basilica

[buh-sil-i-kuh, -zil-]
noun
1.
an early Christian or medieval church of the type built especially in Italy, characterized by a plan including a nave, two or four side aisles, a semicircular apse, a narthex, and often other features, as a short transept, a number of small semicircular apses terminating the aisles, or an atrium. The interior is characterized by strong horizontality, with little or no attempt at rhythmic accents. All spaces are usually covered with timber roofs or ceilings except for the apse or apses, which are vaulted.
2.
one of the seven main churches of Rome or another Roman Catholic church accorded the same religious privileges.
3.
(in ancient Rome) a large oblong building used as a hall of justice and public meeting place.

Origin:
1535–45; < Latin < Greek basilikḗ hall, short for basilikḗ oikía royal house. See basilic

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Based on the Random House Dictionary, © Random House, Inc. 2014.
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World English Dictionary
basilica (bəˈzɪlɪkə)
 
n
1.  a Roman building, used for public administration, having a large rectangular central nave with an aisle on each side and an apse at the end
2.  a rectangular early Christian or medieval church, usually having a nave with clerestories, two or four aisles, one or more vaulted apses, and a timber roof
3.  a Roman Catholic church having special ceremonial rights
 
[C16: from Latin, from Greek basilikē hall, from basilikē oikia the king's house, from basileus king; see basil]
 
ba'silican
 
adj
 
ba'silic
 
adj

Collins English Dictionary - Complete & Unabridged 10th Edition
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Etymonline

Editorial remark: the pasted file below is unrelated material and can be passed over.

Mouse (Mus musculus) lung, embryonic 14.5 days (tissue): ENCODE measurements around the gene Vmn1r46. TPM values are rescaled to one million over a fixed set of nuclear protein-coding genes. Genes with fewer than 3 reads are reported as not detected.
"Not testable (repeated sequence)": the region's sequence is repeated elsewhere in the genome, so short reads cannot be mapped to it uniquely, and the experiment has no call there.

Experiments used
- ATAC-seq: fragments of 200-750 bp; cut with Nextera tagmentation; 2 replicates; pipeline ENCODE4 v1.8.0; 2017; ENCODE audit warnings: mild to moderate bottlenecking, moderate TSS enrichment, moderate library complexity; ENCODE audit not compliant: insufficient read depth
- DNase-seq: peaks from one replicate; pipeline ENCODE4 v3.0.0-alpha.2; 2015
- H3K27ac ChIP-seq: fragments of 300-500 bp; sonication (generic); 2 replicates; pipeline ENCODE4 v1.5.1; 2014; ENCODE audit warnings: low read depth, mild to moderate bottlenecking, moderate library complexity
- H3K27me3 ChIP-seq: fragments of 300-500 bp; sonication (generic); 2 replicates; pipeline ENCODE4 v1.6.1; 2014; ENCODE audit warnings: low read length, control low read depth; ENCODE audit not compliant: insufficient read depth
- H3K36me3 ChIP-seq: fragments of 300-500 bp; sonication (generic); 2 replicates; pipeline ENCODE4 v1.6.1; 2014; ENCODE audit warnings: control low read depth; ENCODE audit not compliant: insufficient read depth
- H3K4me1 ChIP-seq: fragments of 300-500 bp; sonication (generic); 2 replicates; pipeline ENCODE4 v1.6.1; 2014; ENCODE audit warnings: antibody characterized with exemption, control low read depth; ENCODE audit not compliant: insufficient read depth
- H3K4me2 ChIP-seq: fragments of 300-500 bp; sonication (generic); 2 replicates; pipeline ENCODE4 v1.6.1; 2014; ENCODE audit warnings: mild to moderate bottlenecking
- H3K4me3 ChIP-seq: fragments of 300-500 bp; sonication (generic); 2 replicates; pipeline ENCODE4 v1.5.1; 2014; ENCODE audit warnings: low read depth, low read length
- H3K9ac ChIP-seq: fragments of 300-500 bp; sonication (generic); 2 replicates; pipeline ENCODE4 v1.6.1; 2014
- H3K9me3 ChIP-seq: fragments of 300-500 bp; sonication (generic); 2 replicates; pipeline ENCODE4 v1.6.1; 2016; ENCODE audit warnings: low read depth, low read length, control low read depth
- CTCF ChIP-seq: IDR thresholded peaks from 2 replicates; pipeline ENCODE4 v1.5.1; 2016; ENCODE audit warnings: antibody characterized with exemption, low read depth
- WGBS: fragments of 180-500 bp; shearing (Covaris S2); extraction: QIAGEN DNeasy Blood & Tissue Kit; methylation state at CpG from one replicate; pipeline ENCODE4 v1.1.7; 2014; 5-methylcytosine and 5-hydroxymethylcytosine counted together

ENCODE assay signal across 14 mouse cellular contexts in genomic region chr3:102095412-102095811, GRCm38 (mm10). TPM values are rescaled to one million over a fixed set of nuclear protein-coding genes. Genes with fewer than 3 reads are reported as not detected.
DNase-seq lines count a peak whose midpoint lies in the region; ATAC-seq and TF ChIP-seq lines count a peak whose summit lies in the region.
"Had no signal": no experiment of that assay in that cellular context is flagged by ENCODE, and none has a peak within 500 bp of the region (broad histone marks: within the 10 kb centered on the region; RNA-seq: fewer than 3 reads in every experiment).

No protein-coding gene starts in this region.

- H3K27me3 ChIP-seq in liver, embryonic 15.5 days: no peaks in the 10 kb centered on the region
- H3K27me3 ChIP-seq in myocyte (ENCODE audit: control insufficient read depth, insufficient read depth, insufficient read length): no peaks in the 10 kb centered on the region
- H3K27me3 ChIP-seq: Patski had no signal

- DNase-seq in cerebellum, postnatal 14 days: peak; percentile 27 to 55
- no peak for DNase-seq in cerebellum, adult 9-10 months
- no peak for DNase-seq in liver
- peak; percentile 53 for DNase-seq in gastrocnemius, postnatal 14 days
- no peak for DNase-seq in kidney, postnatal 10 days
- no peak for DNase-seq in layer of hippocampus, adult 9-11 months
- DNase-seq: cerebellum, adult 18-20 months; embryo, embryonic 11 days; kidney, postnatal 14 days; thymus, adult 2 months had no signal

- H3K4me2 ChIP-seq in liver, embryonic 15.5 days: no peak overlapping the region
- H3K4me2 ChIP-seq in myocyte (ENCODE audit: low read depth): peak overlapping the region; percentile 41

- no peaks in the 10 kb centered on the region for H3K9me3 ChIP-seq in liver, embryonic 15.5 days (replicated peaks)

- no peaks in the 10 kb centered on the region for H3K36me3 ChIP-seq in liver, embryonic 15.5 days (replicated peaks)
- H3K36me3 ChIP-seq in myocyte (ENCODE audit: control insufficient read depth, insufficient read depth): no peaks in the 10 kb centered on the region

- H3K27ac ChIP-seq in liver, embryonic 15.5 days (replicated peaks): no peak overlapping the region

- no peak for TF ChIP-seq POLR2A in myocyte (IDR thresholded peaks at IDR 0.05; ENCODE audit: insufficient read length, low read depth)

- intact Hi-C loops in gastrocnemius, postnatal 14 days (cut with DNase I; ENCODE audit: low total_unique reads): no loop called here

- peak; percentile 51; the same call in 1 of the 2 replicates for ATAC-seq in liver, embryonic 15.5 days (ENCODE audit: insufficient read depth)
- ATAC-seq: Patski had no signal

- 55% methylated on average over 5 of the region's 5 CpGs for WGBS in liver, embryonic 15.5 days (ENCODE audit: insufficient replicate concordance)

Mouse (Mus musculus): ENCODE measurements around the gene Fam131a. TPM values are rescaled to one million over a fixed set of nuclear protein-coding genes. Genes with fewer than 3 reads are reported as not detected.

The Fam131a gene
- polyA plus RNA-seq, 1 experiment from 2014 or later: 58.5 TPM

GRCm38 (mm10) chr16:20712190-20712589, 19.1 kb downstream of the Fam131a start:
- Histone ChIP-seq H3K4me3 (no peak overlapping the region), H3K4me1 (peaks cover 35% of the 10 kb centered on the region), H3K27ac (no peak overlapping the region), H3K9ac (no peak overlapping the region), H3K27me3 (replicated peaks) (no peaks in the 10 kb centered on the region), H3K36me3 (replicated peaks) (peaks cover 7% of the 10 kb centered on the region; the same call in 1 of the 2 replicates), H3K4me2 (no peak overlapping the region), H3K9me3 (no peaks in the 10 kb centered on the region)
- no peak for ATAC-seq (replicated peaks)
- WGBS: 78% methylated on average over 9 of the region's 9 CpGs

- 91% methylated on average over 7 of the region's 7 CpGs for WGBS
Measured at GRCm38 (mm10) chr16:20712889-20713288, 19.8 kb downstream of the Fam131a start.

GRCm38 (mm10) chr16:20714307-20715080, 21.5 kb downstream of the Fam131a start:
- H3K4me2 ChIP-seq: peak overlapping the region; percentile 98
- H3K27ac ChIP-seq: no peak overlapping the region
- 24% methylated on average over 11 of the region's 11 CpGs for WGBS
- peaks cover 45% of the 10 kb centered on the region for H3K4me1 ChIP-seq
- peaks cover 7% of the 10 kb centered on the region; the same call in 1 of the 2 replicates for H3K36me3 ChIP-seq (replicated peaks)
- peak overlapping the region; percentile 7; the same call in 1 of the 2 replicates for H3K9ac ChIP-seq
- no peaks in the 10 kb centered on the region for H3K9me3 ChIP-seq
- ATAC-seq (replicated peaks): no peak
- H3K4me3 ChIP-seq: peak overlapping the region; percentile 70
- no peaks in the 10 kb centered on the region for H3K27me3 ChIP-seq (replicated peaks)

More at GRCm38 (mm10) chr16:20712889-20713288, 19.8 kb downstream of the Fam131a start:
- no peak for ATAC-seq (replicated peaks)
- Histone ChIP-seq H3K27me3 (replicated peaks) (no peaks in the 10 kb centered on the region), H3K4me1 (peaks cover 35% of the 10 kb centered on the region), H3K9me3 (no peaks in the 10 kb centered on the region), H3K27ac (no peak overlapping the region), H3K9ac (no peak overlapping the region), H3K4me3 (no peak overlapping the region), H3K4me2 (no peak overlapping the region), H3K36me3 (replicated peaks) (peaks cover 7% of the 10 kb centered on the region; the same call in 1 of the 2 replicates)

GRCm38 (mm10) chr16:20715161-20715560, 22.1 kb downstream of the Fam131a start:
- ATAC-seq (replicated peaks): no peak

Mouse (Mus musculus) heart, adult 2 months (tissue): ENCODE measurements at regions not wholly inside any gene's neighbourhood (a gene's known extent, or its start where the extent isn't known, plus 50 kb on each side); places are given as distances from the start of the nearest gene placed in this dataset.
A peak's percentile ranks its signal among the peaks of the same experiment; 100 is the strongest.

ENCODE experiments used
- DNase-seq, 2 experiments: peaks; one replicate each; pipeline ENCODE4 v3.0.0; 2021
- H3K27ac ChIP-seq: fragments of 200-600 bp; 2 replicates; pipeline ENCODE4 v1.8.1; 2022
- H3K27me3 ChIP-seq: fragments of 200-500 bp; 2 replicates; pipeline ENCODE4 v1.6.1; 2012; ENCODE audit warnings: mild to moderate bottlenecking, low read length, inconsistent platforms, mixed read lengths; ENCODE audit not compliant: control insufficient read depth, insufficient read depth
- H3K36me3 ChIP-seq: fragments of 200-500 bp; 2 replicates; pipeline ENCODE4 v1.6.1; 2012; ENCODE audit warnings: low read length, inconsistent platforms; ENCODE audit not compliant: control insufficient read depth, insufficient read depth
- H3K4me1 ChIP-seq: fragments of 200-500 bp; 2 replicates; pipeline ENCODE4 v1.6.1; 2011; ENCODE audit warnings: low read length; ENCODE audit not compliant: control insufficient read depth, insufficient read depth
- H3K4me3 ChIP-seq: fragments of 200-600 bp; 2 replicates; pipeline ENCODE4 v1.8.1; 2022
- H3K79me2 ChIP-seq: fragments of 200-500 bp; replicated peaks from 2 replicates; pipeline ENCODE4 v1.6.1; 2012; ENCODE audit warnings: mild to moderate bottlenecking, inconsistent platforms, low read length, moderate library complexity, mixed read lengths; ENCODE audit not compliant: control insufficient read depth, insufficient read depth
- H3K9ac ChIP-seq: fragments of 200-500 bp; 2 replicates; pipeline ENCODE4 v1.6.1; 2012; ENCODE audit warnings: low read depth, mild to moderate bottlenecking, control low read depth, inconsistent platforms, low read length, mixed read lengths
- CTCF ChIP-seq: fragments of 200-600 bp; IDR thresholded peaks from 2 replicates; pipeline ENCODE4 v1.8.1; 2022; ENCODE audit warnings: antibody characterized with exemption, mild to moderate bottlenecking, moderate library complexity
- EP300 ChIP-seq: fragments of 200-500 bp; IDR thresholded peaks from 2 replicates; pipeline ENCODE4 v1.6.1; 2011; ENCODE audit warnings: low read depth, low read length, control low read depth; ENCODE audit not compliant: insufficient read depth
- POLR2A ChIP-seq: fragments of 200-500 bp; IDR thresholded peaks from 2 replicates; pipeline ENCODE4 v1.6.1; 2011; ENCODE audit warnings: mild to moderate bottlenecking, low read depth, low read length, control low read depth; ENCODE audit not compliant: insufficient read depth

Word Origin & History

basilica
1540s, from L. basilica "building of a court of justice," and, by extension, church built on the plan of one, from Gk. (stoa) basilike "royal (portal)," the portico of the archon basileus, the official who dispensed justice in Athens, from basileus "king" (see Basil). In Rome,
applied specifically to the seven principal churches founded by Constantine.
Online Etymology Dictionary, © 2010 Douglas Harper
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American Heritage
Cultural Dictionary
basilica [(buh-sil-uh-kuh)]

A large Roman Catholic or Eastern Orthodox church building. A basilica is built with several parallel aisles separated by rows of columns, ending in a semicircular structure, the apse. Saint Peter's Basilica is the church of the Vatican in Rome.

The American Heritage® New Dictionary of Cultural Literacy, Third Edition
Copyright © 2005 by Houghton Mifflin Company.
Published by Houghton Mifflin Company. All rights reserved.
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Example sentences
Graceful rows of columns stretched the length of the basilica, watching over the church's ornate mosaic floor.
Provided the priest has his basilica and his altar, he has nothing further to say in the matter.
With historians seemingly satisfied that this head is indeed the head of the king, it is headed back to the basilica.
Almost as impressive as its size is the haste with which the basilica went up.
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